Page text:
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4.4 out of 5 stars
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4.4 out of 5 stars
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on 27 April 2017
This may be one of Ben Elton's best novels to date. It is a rattling good story about one of the UK's most pressing social problems - drugs, and the war on them. There are many, of course, who wish not to see the problem, who turn their backs on it, or see it as an example of criminality that must have the full force of the law brought against it. There are others who see this war as already lost. Ben Elton's eighth novel presents an alternative perspective.
The writing is a persuasive argument for the decriminalising of drugs, with the invitation to consider all of the attendant questions that this would raise. Further, The writing takes full account of the role played by the print media, television, advertising and the attention given to celebrities in order to capture some of the hidden realities of contemporary British youth culture.
It is an intelligent account, laced with wit, humour and drama. It is a no-holds barred account of the drug-induced, sex-crazed and publicity-hungry nature of the contemporary generation. It is a courageous account that tackles a subject to which few are willing to commit their literary powers and moral reasoning. It is a society that Elton savagely and satirically comments on, sparing few and highlighting the role played by the laws that he seems to consider have been responsible for this ever-changing society but which offers little protection from its ravages.
Despite the darkness of the subject matter, however, this novel provides captivating reading with a constant momentum and sharp characterization. The book is a provocative and entertaining read, Ben Elton in top form and full flow.
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on 26 June 2017
Really enjoyed it.
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on 24 August 2015
One of Ben Elton's finest, came like new.
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on 21 November 2002
With High Society, Ben Elton has done it again. Having been a major fan of his previous work, I was all over this in a second. All of Eltons trademarks are here. Achingly brilliant observations about the world we live in, dry wit and absolutly spot on humour.
High Society focusses on the fact that in this day of age, there are no truly lawful people. Either we, or someone we know go about there life breaking all mannor of laws. Not nescecarily big things like drug offenses, it could be as small as not cleaning your dogs poop off the street, or copying a friends CD.
The main issue here though is topical (like all of Eltons books) Previously he satarised Big Brother with Dead Famous, and Quentin Tarantino with Popcorn. Now he turns to the current issue of the legalisation of drugs (and one minister who is a great believer in this)
Without giving too much away, needless to say that once again Elton leaves the reader with a lot to think about. How you do your thinking ultimately will skew your opinion of the book.
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on 16 November 2002
Drugs are the scourge of society. But rather than committing already stretched police resources to solving the problem, why not legalise all drugs? Not just cannabis but heroin, cocaine and E. This is the central premise at the heart of Ben Elton’s new book, a typically vituperative attack on this country’s draconian drug laws.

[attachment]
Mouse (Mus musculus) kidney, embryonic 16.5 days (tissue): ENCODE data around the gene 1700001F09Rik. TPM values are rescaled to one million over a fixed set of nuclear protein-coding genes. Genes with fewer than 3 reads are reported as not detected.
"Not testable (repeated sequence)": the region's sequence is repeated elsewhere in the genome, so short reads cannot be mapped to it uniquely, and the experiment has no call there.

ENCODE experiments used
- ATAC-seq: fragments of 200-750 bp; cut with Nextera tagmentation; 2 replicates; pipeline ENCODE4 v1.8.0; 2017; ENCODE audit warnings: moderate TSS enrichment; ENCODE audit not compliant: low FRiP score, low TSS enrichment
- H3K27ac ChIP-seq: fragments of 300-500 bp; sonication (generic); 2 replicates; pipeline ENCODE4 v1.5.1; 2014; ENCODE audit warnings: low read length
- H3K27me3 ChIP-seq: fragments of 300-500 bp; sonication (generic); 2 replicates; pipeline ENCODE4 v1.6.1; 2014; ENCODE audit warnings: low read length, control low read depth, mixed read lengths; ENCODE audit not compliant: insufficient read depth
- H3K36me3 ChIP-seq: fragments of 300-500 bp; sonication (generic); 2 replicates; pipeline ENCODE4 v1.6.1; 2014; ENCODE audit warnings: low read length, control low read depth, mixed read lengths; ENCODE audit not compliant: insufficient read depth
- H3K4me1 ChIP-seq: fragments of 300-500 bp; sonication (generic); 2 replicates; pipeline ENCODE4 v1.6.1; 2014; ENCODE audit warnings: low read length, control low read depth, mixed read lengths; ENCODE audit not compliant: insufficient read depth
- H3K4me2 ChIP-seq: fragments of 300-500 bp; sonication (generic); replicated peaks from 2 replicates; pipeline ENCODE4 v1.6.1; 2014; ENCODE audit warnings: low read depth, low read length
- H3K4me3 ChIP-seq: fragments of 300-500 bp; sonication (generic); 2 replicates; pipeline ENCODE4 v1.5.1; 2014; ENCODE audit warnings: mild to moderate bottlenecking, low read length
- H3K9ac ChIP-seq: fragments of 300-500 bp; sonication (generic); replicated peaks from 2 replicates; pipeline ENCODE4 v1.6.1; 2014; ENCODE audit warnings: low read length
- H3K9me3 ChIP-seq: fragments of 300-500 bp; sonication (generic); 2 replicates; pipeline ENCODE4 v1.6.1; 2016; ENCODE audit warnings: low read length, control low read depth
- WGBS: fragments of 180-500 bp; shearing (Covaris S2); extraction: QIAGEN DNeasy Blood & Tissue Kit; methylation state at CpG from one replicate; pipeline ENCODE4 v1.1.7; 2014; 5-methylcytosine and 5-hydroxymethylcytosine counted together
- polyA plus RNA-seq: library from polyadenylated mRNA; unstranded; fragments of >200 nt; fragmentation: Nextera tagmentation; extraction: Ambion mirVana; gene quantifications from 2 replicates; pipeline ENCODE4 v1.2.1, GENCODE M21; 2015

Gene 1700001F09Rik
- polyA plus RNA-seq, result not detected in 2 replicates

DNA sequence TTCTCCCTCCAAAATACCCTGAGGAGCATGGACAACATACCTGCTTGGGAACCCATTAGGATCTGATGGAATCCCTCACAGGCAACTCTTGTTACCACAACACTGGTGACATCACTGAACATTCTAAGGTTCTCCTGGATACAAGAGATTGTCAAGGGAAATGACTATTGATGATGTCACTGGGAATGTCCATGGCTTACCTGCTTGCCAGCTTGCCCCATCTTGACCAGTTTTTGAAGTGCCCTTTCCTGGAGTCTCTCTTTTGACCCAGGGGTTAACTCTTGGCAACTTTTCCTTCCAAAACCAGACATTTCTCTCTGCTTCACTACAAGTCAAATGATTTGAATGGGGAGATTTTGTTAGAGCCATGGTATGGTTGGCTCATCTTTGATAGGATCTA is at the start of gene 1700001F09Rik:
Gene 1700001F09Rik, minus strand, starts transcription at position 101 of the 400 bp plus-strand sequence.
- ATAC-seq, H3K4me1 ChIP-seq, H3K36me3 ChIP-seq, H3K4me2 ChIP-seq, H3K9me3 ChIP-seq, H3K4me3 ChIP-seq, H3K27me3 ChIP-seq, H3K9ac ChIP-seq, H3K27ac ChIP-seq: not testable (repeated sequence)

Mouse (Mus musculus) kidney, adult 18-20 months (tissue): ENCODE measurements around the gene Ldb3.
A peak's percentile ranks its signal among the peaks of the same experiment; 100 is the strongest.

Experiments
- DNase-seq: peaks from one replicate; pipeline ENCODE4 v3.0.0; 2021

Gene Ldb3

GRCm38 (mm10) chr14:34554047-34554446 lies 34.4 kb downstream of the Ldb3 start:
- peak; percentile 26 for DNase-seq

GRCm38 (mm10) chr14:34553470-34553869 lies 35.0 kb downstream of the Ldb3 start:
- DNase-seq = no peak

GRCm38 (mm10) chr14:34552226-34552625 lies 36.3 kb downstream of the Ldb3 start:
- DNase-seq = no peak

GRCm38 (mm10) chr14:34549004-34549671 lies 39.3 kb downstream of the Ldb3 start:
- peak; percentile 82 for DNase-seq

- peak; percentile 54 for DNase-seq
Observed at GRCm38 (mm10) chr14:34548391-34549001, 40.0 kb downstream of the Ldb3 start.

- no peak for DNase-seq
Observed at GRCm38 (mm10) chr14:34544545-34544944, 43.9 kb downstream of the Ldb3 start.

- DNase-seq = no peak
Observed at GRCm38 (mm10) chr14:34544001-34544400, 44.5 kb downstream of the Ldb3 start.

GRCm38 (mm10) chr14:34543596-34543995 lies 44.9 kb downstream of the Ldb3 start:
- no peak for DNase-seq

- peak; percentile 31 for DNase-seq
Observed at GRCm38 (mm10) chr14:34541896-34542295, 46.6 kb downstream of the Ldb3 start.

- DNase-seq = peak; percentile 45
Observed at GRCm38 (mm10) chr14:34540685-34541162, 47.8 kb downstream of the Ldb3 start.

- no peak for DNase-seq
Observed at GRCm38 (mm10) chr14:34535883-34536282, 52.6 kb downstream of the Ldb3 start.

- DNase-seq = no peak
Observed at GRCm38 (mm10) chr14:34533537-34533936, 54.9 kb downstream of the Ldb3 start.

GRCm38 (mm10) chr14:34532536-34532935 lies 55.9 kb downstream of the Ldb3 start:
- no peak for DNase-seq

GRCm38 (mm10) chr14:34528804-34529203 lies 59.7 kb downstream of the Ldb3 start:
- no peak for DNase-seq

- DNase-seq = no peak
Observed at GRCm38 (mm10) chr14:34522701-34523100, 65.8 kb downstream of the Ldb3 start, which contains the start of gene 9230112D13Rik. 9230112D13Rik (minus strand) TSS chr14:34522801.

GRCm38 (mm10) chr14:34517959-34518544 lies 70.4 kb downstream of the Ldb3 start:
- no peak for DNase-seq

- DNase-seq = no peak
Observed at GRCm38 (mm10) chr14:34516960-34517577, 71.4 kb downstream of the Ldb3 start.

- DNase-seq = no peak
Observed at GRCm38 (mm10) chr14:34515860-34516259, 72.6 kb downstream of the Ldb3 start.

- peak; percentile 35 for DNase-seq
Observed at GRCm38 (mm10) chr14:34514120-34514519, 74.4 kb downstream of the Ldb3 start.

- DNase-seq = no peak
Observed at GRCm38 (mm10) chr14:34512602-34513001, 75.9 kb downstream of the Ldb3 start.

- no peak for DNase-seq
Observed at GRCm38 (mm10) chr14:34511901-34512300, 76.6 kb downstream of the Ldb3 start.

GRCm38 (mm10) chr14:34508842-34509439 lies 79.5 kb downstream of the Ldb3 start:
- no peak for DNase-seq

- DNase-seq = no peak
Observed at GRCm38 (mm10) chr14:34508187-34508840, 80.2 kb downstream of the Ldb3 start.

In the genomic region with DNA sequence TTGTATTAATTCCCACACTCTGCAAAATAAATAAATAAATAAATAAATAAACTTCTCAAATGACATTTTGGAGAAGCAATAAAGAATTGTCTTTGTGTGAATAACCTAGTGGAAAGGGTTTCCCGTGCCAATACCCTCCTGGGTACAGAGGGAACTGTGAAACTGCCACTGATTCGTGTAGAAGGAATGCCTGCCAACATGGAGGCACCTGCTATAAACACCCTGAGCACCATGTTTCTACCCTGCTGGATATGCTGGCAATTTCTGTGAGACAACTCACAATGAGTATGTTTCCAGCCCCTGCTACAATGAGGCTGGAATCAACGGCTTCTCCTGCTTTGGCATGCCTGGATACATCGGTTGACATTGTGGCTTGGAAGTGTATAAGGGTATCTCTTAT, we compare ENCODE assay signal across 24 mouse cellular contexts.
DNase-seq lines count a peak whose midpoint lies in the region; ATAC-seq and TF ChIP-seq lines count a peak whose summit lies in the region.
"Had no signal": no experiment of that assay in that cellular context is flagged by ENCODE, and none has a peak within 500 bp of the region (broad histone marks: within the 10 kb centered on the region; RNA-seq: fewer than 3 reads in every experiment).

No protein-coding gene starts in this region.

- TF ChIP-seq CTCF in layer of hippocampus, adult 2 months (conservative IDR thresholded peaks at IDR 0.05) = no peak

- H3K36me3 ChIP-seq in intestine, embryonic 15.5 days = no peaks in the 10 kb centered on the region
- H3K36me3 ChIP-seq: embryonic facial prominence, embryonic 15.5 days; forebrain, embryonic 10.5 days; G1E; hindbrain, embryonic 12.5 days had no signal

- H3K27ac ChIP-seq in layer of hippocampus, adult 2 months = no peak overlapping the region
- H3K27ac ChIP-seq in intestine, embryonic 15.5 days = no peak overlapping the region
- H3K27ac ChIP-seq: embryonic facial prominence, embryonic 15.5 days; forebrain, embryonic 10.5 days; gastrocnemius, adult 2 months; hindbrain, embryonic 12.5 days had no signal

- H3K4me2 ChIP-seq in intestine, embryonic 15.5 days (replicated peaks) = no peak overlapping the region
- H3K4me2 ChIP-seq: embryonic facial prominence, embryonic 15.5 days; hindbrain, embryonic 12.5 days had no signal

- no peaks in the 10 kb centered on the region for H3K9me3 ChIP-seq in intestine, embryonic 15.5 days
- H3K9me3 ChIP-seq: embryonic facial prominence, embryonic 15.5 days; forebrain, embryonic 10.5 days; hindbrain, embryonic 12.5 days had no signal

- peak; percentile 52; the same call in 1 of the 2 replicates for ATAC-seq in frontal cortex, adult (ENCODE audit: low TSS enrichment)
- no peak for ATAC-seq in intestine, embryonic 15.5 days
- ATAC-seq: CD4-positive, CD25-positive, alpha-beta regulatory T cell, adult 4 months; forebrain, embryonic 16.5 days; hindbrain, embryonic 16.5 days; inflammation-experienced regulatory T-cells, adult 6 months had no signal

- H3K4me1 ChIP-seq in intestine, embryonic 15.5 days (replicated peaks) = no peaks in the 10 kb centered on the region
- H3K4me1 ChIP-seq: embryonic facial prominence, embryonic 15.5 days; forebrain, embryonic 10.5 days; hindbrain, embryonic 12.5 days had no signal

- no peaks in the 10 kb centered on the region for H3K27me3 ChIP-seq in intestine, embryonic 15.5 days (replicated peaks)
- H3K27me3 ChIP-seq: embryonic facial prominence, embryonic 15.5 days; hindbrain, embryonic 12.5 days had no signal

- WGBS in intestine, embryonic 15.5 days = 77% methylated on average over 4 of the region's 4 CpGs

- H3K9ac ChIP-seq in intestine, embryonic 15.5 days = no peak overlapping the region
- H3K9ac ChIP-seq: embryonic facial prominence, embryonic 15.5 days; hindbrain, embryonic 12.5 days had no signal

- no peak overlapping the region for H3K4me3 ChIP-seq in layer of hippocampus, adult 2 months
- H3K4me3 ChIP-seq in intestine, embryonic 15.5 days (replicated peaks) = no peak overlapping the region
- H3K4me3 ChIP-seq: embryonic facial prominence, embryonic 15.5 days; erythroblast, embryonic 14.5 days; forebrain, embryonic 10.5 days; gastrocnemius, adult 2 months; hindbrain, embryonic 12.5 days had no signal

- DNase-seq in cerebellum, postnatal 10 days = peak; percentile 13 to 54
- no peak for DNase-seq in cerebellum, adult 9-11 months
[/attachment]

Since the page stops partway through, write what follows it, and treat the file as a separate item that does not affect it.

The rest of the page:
Writing with a passion and fervour that he hasn’t evidenced in a long time, Elton patiently sets out his argument, using a multitude of characters, and a wonderfully flowing style, without traditional chapters. The main story deals with a government back-bencher’s attempts to get his private member’s bill introduced - a bill to legalise drugs. It gives Elton a marvellous backdrop onto which to paint his story, a story in which everyone takes drugs, the media are nothing but a pack of ravenous jackals and the general public is only interested in sound bytes and celebrities. A story which deals with prostitution, corrupt police and gangsters.
There’s a danger that a story this complex could run away from an author, but Elton is to suave for that, letting many of the stories unfold in the character’s own words. It’s a wonderfully fluent piece of work, with characters that, although obvious characatures, still elicit strong emotion from the reader. If it seems bleak, it’s because this is a bleak subject, but Elton’s customary humour and satire are there to lighten the load.
There are caveats, of course. The prose does lapse into preachiness at times (a side-effect of the author’s fervour) and, of course, not everyone will agree with the points that he raises.
But even taking that into consideration, this is a wonderfully well thought out and realised book, which feels so “now” you’ll swear it was written last week. It’s a fine return to form for an author who, after such powerful books as “Gridlock” and “This Other Eden” was beginning to look as if he’d gone a little soft. It’s a book that should be compulsory reading for every politician and newspaper editor, not to mention every parent and teacher. Read this first, then read the equally superb “Out of It” by Stuart Walton, a book that more scientifically puts forth the reasons for legalisation.
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on 11 January 2015